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Cole County Circuit Judge Pat Joyce ruled this week the Mustang Drug Task Force — officially, the Mid-Missouri Unified Strike Team and Narcotics Group — is a "public governmental body" that must comply with Missouri's Open Meetings/Open Records law, or Sunshine Law.

But, she added in a 10-page judgment, Aaron M. Malin "failed to carry his burden to establish" Mustang or its board members "knowingly or purposefully violated" the law.

So, Joyce ruled, Malin isn't entitled to penalties, attorney's fees or costs.

Malin sued the task force and some of its board members, including police chiefs Roger Schroeder (Jefferson City) and Ken Burton (Columbia) and current or former sheriffs Greg White (Cole County), Dennis Crane (Callaway County) and Duane Carey (Boone County).

Attorney Dave Roland of the Missouri Freedom Center in Mexico filed the lawsuit on behalf of Malin, of Chesterfield — now a University of Denver law student — who had been a researcher for the "Show-Me Cannabis" group when he started seeking information from various Missouri drug task forces on their operations and drug enforcement policies.

Joyce issued the ruling Wednesday, almost 14 weeks after she held a more than three-hour hearing on Malin's lawsuit challenging Mustang's Sunshine Law compliance.

She noted Malin sent at least seven records requests to the task force between July 2014 and April 1, 2015, and he "received responses to these except possibly the last one."

Crane was chair of Mustang's executive board during the period Malin was making his requests and testified during the March 10 hearing he replied to some of Malin's requests because, he said, "I don't believe everything had to be answered."

In April 2015, Roland emailed a separate Sunshine request to Crane, who, Joyce wrote, "denied having any memory of receiving" it, and "since he did not know Roland or know that he was Malin's attorney until after this suit was filed, it is quite likely that Crane deleted the message and attachment, as was his practice when receiving messages from unknown sources."

Crane also testified in March that, as the task force's records custodian, he felt he didn't have to release much of the information Malin wanted.

Joyce agreed, writing: "The records identified in each of Malin's and Roland's Sunshine Law requests deal with the sort of law enforcement activities which MUSTANG may be permitted or even required to protect against disclosure."

The Mustang task force generally covers Cole, Callaway and Boone counties and is funded by grants through the Cole County Sheriff's Office, as well as by contributions from area law enforcement agencies.

Joyce noted Betsy Wieberg of the Cole County Sheriff's office had testified she answered some of Malin's requests on Crane's behalf.

The judge wrote Mustang, "either through Crane or Wieberg, complied or substantially complied with all requests made directly by Malin."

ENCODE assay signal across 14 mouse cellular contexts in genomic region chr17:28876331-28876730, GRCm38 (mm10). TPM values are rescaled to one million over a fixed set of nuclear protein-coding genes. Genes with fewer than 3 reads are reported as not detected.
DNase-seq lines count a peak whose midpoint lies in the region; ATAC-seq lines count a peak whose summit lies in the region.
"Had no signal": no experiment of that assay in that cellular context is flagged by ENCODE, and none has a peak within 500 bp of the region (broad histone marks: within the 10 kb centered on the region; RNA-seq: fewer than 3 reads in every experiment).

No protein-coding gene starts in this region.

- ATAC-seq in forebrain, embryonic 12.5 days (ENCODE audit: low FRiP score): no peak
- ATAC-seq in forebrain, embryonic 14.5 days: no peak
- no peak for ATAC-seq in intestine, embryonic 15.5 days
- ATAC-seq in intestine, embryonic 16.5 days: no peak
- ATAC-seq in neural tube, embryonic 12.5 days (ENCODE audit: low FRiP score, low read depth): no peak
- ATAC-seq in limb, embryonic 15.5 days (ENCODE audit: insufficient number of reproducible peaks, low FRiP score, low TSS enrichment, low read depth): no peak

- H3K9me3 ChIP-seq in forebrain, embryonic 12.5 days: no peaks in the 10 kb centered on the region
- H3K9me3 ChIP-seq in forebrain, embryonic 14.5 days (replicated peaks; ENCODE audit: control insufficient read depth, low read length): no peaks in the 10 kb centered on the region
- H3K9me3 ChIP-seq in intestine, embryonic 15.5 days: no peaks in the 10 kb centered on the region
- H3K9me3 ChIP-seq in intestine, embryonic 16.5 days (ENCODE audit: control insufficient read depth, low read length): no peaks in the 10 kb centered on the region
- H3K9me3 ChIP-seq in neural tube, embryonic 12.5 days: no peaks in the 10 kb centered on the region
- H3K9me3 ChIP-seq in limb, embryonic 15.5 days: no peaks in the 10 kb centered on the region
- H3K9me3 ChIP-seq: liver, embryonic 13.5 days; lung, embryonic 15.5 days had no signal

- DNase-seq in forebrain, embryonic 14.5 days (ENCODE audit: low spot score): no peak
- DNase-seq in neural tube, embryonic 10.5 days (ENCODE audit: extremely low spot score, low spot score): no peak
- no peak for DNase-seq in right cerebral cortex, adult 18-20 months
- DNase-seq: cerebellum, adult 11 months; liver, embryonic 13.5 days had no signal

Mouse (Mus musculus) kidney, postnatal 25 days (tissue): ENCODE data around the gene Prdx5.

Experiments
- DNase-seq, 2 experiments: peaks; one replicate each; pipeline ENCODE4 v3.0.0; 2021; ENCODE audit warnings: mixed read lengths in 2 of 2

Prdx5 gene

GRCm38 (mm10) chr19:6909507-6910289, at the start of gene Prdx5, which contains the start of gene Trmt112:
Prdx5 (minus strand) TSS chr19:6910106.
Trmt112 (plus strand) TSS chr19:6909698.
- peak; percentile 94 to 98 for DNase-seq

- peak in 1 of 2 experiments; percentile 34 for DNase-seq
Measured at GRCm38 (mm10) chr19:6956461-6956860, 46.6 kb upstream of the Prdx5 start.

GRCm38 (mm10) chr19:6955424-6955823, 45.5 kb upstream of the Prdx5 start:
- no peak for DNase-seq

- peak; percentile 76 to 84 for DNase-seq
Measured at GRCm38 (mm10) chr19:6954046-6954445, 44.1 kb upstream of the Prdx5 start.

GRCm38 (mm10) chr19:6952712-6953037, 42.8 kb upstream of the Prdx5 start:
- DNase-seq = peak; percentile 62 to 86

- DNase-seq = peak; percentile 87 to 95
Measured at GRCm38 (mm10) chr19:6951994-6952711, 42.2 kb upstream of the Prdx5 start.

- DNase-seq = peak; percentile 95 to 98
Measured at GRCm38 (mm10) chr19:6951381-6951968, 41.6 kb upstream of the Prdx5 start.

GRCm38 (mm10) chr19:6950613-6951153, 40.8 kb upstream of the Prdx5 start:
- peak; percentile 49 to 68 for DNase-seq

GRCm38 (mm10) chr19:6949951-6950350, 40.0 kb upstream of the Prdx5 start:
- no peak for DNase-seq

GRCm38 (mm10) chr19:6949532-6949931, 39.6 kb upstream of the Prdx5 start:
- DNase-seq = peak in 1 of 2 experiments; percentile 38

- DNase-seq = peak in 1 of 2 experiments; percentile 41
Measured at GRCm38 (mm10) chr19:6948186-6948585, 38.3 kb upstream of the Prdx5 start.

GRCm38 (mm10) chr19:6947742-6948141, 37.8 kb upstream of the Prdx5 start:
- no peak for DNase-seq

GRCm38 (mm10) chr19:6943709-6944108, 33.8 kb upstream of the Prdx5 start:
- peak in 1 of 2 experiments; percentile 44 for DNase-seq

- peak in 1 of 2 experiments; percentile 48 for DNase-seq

Roland told the News Tribune Friday he'll ask Joyce to reconsider her ruling, adding: "The Sunshine Law does not give points for believing you are in compliance. You either complied with the law, or you did not."

If Joyce doesn't change that part of the ruling, Roland said, "We will likely appeal."

Jefferson City's assistant counselor, Bryan Wolford, told the News Tribune, "I believe (Judge Joyce's) findings that there was no willful or purposeful violation of the Missouri Sunshine Law by MUSTANG is consistent with the evidence presented at trial."

Jefferson City lawyer Mike Berry represented White and Crane.

"I feel confident in saying that former sheriffs White and Crane, and (Boonville Police) Chief (Bobby) Welliver, are gratified to know that the court ruled this way," Berry said. "These three men have served the public well for many years — I'm pleased for them that their records of service remain clear."

Roland said Joyce's finding that the task force is a "public body" subject to the Sunshine Law's requirements clearly was a win "on that issue," and it's Roland's second victory on the point.

On Dec. 31, Circuit Judge Rachel Bringer Shepherd, a former state representative who now is the presiding judge of the 10th Circuit for Marion, Monroe and Ralls counties, ruled in a similar Audrain County case the Mexico-based East Central Missouri Task Force's executive board is a public body under the Sunshine Law.

In that case, also filed on Malin's behalf, Bringer Shepherd ruled the East Central task force violated the law when it didn't allow Malin to attend its January 2015 executive board meeting — as well as when it failed to announce the meeting ahead of time, post the meeting agenda and designate a records custodian.

However, as in Joyce's ruling this week, Bringer Shepherd said the law violations were not purposeful, and there wasn't "a conscious design, intent, or plan to violate the law with an awareness of the probable consequences of the violation."

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